Keeping A Mac Clean: What I Use

Since keeping your Mac clean seems to be a popular topic, I thought I would take a moment to highlight a couple of products I have used for quite some time.

As a Mac Consultant, I often run into keyboards and screens that are less than sparkling (Honestly, who’s really is?). Because of this, as a service to my clients I often will take a few extra minutes to spiffy up their Mac a bit before leaving. Kind of a nice value-add that anyone would appreciate.

For cleaning keyboards and other hard to reach spots, I depend on Cyber Clean. The best description I can give it is “goop”. That said, this goop molds itself into the tightest spaces and picks up dust, crumbs, dirt, and other detritus that is otherwise hard to get. It’s looks nasty, feels strange, but works like a Christmas miracle.

To clean the screen, I absolutely swear by iKlear. I have used it ever since getting a sample at Macworld about ten years ago. Nothing does a better job on portable screens. Nothing. I usually keep a stash of the iKlear Travel Singles in my bag. In less than a couple of minutes I can have a screen looking like brand new.

Between the two of these my Macs, and those of my clients, are always shiny.

Delegating Choice

I have talked before about final choices and sensible defaults as a way I bring balance to my life by reducing the number of choices I have to make. I have recently identified one other method I increasingly use to simplify in this manner – delegating choices to someone or something else.

For example, when listening to music at home, I rarely seek out a specific album or artist. Most often, I use iTunes Genius Playlists or iTunes DJ to do the selecting for me. Even more recently, since it’s release, I’ve been using the excellent KCRW Music Mine and just hitting play. In both of these cases, I’m happy to place my trust in these tools and let it run. I don’t need to think about what kind of mood I’m in and searching through thousands of choices. I simply hit play.

Another way I have been doing this, and this is an idea I learned from a good friend, is when ordering at restaurants. Instead of looking through the menu and trying to decide my meal, I delegate the choice to the server. I simply ask, “What is good today?” or “Bring me your favorite.” and they, more often than not, are happy to oblige. Now, one must have a pretty broad palate (I do) and one must be OK with the idea that what is delivered may be the most expensive item on the menu (this has been rare for me) but, in general, I’m delighted with the results of such experiments.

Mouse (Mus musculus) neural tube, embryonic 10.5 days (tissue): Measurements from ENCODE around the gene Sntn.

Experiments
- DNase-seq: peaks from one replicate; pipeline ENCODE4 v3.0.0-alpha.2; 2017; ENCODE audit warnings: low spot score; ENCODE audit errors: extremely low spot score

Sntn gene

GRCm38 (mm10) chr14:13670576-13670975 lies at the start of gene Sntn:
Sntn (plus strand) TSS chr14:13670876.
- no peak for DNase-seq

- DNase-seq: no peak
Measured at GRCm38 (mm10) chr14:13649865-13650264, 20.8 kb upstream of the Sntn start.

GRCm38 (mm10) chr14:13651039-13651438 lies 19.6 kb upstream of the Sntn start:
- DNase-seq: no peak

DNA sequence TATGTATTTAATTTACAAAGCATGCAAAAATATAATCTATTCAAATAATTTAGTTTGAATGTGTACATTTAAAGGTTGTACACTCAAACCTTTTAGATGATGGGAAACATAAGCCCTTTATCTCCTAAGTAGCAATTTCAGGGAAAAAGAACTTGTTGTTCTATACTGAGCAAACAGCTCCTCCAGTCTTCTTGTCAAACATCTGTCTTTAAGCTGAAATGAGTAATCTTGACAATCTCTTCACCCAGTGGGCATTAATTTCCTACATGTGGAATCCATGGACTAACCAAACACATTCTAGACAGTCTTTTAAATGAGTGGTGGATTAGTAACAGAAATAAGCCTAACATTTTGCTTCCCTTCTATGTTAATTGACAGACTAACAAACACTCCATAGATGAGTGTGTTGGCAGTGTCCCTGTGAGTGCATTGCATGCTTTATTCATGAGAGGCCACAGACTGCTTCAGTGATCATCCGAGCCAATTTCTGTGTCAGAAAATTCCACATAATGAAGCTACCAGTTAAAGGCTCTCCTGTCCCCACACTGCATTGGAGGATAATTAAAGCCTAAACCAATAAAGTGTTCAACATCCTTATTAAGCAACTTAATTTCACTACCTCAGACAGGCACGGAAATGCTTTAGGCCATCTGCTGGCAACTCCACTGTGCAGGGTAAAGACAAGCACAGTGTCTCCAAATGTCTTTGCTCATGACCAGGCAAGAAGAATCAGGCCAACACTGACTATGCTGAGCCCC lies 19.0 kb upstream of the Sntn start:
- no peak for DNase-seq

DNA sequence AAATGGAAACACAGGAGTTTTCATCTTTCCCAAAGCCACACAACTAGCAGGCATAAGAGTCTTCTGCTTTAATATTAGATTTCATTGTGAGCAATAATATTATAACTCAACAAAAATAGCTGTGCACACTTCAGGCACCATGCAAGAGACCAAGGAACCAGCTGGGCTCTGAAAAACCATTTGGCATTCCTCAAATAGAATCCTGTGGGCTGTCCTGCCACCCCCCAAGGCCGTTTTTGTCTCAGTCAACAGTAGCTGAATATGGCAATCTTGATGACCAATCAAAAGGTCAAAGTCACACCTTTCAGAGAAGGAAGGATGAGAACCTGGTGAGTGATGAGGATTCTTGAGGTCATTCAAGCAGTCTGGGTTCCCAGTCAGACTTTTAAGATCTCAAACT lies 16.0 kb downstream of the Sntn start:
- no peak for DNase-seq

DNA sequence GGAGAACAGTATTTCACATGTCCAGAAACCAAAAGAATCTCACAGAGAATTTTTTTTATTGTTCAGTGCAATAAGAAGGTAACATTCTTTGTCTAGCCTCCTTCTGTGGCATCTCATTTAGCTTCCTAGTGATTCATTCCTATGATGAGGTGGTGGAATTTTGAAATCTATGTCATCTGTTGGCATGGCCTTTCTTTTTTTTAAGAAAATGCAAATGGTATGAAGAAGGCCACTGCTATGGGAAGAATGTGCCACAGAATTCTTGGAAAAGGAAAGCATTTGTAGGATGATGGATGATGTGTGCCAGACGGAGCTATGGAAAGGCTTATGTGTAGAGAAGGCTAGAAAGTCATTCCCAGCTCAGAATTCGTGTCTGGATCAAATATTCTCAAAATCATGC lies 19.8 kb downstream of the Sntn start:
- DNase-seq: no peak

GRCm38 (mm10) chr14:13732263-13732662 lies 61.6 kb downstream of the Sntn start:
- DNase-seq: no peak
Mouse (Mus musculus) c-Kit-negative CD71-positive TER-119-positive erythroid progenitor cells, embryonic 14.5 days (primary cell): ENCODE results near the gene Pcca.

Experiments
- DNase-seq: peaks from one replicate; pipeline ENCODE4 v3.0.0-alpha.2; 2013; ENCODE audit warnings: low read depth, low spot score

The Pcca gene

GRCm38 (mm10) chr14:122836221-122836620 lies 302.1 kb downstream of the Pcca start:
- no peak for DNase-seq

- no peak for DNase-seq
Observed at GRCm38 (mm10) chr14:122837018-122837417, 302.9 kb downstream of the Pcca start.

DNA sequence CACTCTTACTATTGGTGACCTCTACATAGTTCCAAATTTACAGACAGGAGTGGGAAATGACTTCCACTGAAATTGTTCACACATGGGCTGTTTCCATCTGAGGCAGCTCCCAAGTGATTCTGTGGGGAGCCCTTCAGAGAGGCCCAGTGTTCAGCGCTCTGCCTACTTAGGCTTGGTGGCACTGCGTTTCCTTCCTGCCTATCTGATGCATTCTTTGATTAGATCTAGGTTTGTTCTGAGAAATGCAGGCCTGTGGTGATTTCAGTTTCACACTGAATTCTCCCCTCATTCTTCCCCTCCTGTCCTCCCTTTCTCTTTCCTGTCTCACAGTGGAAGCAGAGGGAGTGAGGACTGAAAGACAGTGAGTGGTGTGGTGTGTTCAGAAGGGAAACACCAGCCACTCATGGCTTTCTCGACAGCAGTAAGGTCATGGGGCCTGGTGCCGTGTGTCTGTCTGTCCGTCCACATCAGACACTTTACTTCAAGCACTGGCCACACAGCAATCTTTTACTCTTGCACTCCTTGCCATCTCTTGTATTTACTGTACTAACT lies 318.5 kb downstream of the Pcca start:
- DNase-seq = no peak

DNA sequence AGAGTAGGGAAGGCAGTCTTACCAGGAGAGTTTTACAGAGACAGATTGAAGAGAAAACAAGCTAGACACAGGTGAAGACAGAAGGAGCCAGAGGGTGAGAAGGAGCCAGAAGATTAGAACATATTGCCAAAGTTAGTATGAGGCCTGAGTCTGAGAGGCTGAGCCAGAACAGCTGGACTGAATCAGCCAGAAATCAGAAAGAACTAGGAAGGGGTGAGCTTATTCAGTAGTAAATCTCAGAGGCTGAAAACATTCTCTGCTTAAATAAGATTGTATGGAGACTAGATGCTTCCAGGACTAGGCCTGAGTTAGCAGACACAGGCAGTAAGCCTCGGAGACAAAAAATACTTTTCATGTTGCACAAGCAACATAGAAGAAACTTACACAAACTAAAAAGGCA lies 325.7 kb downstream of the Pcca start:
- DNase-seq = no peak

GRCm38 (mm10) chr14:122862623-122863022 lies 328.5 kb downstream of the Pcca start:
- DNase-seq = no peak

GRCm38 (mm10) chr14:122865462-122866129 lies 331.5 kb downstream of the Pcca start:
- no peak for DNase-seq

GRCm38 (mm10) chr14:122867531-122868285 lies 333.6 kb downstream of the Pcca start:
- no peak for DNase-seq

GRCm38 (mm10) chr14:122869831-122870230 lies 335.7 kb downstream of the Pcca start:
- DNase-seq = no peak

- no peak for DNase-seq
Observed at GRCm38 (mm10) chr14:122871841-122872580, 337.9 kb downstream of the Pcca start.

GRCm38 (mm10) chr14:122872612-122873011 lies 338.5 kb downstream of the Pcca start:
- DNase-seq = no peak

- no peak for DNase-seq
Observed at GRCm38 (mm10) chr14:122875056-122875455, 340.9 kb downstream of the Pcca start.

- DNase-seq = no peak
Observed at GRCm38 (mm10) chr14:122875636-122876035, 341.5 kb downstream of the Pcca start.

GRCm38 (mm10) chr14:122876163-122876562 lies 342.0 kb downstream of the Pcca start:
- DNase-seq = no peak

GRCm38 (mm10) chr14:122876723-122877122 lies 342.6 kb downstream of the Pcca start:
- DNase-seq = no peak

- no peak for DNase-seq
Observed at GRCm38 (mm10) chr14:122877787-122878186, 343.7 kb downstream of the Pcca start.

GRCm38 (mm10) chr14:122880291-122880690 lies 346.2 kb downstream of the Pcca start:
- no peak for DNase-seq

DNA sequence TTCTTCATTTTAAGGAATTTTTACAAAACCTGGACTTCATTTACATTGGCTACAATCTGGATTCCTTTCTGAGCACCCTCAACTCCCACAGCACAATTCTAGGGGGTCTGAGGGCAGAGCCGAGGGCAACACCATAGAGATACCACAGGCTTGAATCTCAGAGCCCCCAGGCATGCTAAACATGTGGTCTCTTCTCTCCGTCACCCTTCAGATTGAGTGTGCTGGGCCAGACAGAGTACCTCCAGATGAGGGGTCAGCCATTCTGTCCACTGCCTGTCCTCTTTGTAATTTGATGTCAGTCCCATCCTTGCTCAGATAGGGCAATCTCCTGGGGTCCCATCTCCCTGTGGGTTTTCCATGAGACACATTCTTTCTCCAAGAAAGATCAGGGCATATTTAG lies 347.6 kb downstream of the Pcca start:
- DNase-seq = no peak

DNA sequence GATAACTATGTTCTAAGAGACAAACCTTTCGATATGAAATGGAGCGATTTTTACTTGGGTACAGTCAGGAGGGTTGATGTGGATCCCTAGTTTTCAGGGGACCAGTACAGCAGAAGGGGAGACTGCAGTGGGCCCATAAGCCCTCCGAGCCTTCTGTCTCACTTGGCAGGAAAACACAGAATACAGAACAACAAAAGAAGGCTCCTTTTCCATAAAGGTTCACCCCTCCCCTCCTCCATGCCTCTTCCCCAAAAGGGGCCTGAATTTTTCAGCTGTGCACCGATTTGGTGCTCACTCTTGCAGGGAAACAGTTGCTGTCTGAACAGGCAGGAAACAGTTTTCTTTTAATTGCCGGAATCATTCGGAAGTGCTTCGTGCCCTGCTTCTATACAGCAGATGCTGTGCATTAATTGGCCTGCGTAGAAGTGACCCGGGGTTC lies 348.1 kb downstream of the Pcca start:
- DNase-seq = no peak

In both of these cases, one takes a risk that is based on the trust that the person or service will make choices that are agreeable to you. It helps that in both I have broad and curious tastes and therefore it is hard for me to be disappointed. That said, I think there is under-appreciated delight in randomness, serendipity, and surprise. I wish to fill my life with more of it and this is one way to do so.

A Week Without Social Networks

As stated last week, I plan to start going a week wIthout some things in order to best evaluate my needs. It should come as no surprise to any of my patrons that I have been struggling with how I approach social networks.

Don’t get me wrong, they are a great tool for communication and engagement. In fact, there are many people that I have met and converse with primarily through social networks that I would call my friends. I would not have been able to build these relationships without these tools.

I have no problem with advertising at all. When it is done well advertising can connect people with really useful products and ideas they may not have heard of otherwise. If a social network wants to go down the advertising path to pay the bills, I can support that.

I guess what I’m increasingly uncomfortable with, and the reason for this break, is two fold:

  • I find I spend and share far too much of my time and words there with no clear intention of why I’m doing so. Are the things I’m saying really things others need to know? Is it helping them in any way? Is it helping me by sharing them? Could the words I’m sharing there be better shared some other way? On a website or a book? With a tool that allows me better control and retains personal ownership.

  • As a writer, I make my living off of my words. Is a social network, as a tool, worth the trade of letting someone else profit from my words as well? Is it OK for them to listen into my conversation about the double-shot of espresso I pulled and then deliver a burr grinder ad into my stream? Does the fact that I happen to be in the market for a burr grinder make that transaction OK? Because, those words are ultimately what they sell to advertisers and use to deliver “relevant” advertising to us.

Once again, I’m not saying it is good or bad one way or the other. I honestly do not have an answer. These are all questions, along with many others, I will be pondering during my mini-sabbatical. I will also be pondering how to come back with a better intention and approach. Which, ultimately, is what we should be seeking with any tool we wish to use well.

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